April 1, 2004
The Whaleback of southwestern Alberta encompasses the most extensive, least disturbed and relatively unfragmented Montane landscape in Alberta’s Rocky Mountain natural region.
AWA supports the further protection of the Whaleback under the Bob Creek Wildland Provincial Park and Black Creek Heritage Rangeland. AWA maintains that motorized use is inappropriate as it threatens the Whaleback’s unique biodiversity and deeply beloved natural character.
|The Whaleback region is protected by the Bob Creek Wildland Provincial Park and the Black Creek Heritage Rangeland; it is within AWA’s Livingstone-Porcupine area of concern. PHOTO © J. OSBORN|
The ‘Whaleback’ is the colloquial name for the 285 km2 region within the Bob Creek Wildland Provincial Park and Black Creek Heritage Rangeland; so named for the resemblance of its prominent ridges to the spine of a beached humpback whale. This region is situated in southwestern Alberta, approximately 140 km south of Calgary, just north of the Oldman River, and west of the Porcupine Hills. It is located within AWA’s Livingstone-Porcupine area of concern.
The Whaleback is considered one of the best representations of montane landscape, flora and fauna in Canada, with very high habitat diversity. Montane compromises less than 2% of the province’s land area and occurs only where warm Chinook winds blow away the snow cover for much of the winter. The Whaleback is in fact the largest undisturbed stretch of montane landscape in Canada, and its biodiversity has brought it national significance. Its Chinook-cleared hills also make it home to one of the most important elk wintering ranges in the Alberta.
The entirety of the Whaleback is protected under the Bob Creek Wildland Provincial Park (208 km2) and Black Creek Heritage Rangeland (77 km2). These protected areas were established by Order in Council in 1999 under the Government of Alberta’s Special Places 2000.
Heritage Rangelands are established protect and preserve native grasslands by the continuation of cattle grazing while limiting industrial development. Recreational use is generally limited to foot access. Black Creek Heritage Rangeland diverges from this standard, as it permits some motorized trail use under an Act written for this explicit purpose, the Black Creek Heritage Rangeland Trails Act. The Wildland Provincial Park designation of the Bob Creek Wildland Provincial Park also serves to encourage opportunities for backcountry recreation. Motorized recreation has in recent years led to damage of the Bob Creek Wildland Provincial Park’s streams and riparian areas, as its trail systems host an inappropriate number of stream crossings in areas that cannot sustain such intensive use.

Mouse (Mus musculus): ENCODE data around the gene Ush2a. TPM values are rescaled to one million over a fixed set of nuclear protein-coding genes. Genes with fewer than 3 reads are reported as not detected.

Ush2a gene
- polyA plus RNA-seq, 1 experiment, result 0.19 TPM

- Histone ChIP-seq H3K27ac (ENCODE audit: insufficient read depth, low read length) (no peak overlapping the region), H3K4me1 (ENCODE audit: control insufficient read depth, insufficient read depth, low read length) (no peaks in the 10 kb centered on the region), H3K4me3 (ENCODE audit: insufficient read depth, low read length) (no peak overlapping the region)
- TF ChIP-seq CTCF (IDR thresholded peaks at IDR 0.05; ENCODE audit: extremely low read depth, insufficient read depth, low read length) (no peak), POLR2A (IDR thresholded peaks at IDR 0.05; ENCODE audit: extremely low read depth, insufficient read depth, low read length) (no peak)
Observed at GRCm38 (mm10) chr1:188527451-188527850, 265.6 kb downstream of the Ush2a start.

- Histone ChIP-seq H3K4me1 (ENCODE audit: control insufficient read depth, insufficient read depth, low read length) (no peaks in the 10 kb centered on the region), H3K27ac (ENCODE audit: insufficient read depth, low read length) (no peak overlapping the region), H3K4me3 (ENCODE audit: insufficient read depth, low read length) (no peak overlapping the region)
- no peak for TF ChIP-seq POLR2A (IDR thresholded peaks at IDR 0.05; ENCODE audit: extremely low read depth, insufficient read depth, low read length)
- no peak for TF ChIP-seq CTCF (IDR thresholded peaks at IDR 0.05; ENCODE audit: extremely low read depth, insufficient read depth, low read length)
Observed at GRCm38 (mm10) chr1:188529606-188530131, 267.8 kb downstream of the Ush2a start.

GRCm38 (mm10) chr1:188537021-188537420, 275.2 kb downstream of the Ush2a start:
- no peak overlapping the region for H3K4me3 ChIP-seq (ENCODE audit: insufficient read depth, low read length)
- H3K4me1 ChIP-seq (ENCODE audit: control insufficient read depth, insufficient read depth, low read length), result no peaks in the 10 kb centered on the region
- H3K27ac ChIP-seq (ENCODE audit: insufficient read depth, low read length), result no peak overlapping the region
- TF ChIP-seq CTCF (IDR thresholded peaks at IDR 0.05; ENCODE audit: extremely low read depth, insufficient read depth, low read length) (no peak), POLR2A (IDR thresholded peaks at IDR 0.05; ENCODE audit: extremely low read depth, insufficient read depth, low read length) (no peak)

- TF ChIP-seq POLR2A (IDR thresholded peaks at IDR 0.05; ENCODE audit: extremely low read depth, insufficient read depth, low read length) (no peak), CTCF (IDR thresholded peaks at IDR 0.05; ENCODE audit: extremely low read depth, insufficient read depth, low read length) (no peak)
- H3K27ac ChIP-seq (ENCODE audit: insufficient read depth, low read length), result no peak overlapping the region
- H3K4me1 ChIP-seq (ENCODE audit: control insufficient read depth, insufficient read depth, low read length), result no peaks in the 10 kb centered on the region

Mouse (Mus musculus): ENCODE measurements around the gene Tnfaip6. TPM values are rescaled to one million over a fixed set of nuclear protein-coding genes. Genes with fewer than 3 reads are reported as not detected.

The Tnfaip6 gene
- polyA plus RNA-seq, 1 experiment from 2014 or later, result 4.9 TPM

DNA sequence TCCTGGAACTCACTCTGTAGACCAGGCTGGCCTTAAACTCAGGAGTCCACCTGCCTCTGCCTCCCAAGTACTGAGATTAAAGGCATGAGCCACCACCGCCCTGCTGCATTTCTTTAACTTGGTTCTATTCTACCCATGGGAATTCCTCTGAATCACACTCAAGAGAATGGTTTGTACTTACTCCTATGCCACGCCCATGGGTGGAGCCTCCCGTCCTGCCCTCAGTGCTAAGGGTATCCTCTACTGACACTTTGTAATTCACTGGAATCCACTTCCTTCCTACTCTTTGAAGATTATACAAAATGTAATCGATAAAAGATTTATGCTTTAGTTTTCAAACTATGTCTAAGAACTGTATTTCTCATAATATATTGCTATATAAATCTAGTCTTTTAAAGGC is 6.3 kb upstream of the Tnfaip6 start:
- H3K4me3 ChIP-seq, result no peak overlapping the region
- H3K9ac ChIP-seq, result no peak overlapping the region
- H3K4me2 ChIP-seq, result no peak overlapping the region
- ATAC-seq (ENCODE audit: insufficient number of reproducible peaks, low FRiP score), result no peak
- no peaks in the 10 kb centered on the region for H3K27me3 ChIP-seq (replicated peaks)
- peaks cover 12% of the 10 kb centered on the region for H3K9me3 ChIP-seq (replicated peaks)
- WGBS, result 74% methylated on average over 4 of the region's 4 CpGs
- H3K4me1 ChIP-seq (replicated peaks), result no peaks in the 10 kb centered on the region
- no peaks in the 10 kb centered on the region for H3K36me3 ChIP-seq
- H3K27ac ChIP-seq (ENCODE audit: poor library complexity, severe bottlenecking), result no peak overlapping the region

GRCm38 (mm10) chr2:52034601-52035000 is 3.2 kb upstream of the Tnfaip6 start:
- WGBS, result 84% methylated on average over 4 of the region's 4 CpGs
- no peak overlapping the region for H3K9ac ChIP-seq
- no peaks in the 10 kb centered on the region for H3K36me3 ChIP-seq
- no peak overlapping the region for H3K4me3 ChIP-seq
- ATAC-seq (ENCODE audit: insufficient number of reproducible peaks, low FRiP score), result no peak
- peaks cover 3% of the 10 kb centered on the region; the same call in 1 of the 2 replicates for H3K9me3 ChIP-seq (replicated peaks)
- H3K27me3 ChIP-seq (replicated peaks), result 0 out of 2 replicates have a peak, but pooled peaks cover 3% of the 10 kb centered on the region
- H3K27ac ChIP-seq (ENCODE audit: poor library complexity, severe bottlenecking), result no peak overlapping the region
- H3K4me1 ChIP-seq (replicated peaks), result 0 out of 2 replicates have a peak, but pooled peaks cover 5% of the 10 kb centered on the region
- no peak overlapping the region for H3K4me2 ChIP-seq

Direction for the Whaleback’s protected areas, the Bob Creek Wildland Provincial Park and Black Creek Heritage Rangeland, is provided by the Bob Creek Wildland, Black Creek Heritage Rangeland Management Plan, released by the Government of Alberta in 2011.
A number of provincial acts designate activities within the Whaleback’s protected areas, namely the Wilderness Areas, Ecological Reserves and Natural Areas Act (WAERNAHR), the Forest Reserves Act, the Public Lands Act and the Black Creek Heritage Rangeland Trails Act. The entirety of the Bob Creek Wildland Provincial Park is found within the Rocky Mountains Forest Reserve, an area managed primarily for its industrial and economic benefits, rather than its conservation. The two motorized vehicle trails in the Black Creek Heritage Rangeland were facilitated by the Black Creek Heritage Rangeland Trails Act and designed specifically to allow access of off-highway vehicles (OHVs) into both parks. Prior to this Act, no motorized recreation was permitted on Heritage Rangelands.
The Whaleback is the colloquial name for the area surrounding the protected Bob Creek Wildland Provincial Park (208 km2) and the smaller Black Creek Heritage Wildland (77 km2); the Whaleback falls within AWA’s Livingstone-Porcupine area of concern. A number of well-known geological features can be found throughout the area, including the Livingstone Gap and the Whaleback Ridge.
The Bob Creek Wildland Provincial Park and the Black Creek Heritage Rangeland can be accessed via the Cowboy Trail (Highway 22) or Highway 3. Claresholm and Lundbreck are the closest towns, located approximately 45 km to the East and South, respectively.
The Whaleback falls entirely within the Oldman River basin, providing a large portion of water to the South Saskatchewan River that eventually drains into Hudson Bay via the Saskatchewan and Nelson Rivers. The Oldman is a key watershed for Southern Alberta, given the high percentage of water it provides to communities downstream, the habitat it provides to fish and wildlife populations, and its cultural and historical significance to the Indigenous peoples of the area.
The Whaleback is well known for the north-south oriented linear ridges that join the Bob Creek Wildland and Black Creek Heritage Rangeland; the most distinct of these ridges being the Whaleback Ridge. The Whaleback Ridge is a west-dipping thrust fault extending from the Oldman River north to Chimney Rock. It’s characterized by its massive, coarse-grained, light grey sandstone that was deposited roughly 70 million years ago. The majority of the area is underlain by folded and faulted sedimentary rock. Glaciation played a major role in defining the area’s surface geology, including its moraine, colluvial, fluvial, glacial-fluvial and glaciolacustrine parent materials dispersed throughout the area.